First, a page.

1895. London. At his salon, H.G. Wells (Malcolm McDowell) tells some friends about his new invention — the time machine. Unexpectedly the police knock at the door. One guest, Dr. Stevenson (David Warner), exits aboard the time machine. He is, in fact, Jack the Ripper. Wells calls the vehicle back and follows the murderer into another time (1979) and place (San Francisco).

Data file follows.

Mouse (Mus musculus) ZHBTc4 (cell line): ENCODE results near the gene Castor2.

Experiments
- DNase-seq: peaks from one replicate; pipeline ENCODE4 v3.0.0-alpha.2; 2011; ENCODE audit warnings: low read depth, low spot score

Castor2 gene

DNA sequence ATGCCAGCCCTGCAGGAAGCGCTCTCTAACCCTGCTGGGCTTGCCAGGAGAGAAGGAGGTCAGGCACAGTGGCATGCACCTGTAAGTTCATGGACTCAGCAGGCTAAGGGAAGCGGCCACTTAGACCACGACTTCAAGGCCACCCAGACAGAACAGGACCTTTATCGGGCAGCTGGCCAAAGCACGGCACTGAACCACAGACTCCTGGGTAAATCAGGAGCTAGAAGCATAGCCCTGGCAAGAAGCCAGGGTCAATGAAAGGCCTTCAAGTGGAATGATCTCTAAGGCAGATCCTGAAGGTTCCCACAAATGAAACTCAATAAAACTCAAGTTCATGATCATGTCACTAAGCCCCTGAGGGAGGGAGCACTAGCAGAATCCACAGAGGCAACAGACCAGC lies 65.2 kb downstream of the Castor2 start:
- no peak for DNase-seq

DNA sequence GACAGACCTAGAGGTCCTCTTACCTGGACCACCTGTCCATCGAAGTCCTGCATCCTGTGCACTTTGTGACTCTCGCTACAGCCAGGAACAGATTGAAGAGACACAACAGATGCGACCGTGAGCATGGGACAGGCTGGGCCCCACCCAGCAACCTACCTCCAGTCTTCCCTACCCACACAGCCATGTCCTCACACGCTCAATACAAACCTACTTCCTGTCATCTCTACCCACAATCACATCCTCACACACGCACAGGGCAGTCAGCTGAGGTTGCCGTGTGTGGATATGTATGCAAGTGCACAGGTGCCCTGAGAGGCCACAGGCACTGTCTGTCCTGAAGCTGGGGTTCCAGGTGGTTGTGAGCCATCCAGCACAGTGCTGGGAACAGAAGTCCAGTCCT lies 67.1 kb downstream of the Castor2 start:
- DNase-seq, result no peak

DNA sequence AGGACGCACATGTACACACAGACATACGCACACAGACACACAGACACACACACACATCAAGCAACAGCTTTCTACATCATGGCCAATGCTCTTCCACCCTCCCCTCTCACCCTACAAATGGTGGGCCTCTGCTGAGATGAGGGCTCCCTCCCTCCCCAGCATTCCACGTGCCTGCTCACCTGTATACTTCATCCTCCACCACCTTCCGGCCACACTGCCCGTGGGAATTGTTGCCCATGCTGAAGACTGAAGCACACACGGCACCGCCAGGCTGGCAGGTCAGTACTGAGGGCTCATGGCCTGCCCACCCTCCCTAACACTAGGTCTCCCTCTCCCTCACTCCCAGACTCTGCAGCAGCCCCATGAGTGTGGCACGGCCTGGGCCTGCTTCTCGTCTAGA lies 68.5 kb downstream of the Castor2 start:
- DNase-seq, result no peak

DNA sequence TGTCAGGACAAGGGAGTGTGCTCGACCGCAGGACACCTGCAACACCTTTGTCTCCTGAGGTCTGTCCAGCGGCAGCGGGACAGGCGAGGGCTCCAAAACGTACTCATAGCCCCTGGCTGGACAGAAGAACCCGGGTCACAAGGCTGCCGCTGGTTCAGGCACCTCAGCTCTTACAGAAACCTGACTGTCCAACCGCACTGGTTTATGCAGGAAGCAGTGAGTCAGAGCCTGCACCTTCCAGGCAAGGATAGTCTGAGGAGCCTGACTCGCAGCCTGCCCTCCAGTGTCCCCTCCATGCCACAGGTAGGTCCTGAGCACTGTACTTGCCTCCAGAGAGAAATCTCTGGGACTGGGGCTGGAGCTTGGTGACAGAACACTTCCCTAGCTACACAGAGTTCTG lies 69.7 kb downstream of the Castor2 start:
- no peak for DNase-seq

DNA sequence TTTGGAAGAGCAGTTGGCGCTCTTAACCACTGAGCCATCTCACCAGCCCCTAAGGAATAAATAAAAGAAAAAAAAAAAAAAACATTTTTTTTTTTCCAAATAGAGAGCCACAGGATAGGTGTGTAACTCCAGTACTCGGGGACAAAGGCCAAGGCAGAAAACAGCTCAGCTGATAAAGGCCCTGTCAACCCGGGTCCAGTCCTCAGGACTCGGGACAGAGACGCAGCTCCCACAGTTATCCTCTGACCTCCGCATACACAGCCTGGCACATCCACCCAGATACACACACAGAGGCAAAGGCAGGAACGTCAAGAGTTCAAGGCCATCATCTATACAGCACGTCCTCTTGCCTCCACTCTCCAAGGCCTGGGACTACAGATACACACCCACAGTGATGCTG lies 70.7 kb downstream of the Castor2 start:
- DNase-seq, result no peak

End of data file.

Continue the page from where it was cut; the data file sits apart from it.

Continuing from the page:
This comedy-mystery is directed by Nichols Meyer (The Seven Per-Cent Solution) who has a penchant for the "what-if" genre of movie. In the brave new world of the twentieth century, Wells is dismayed not to find his hoped-for utopia (despite such marvels as the electric toothbrush). Jack the Ripper's crimes are nothing special in the sleazy context of contemporary San Francisco. Although McDowell and Warner meet the demands of their roles, Mary Steenburgen (last seen in Goin' South) steals the film with her kooky and captivating portrait of the liberated woman who wins Wells' affection and Warner's ire.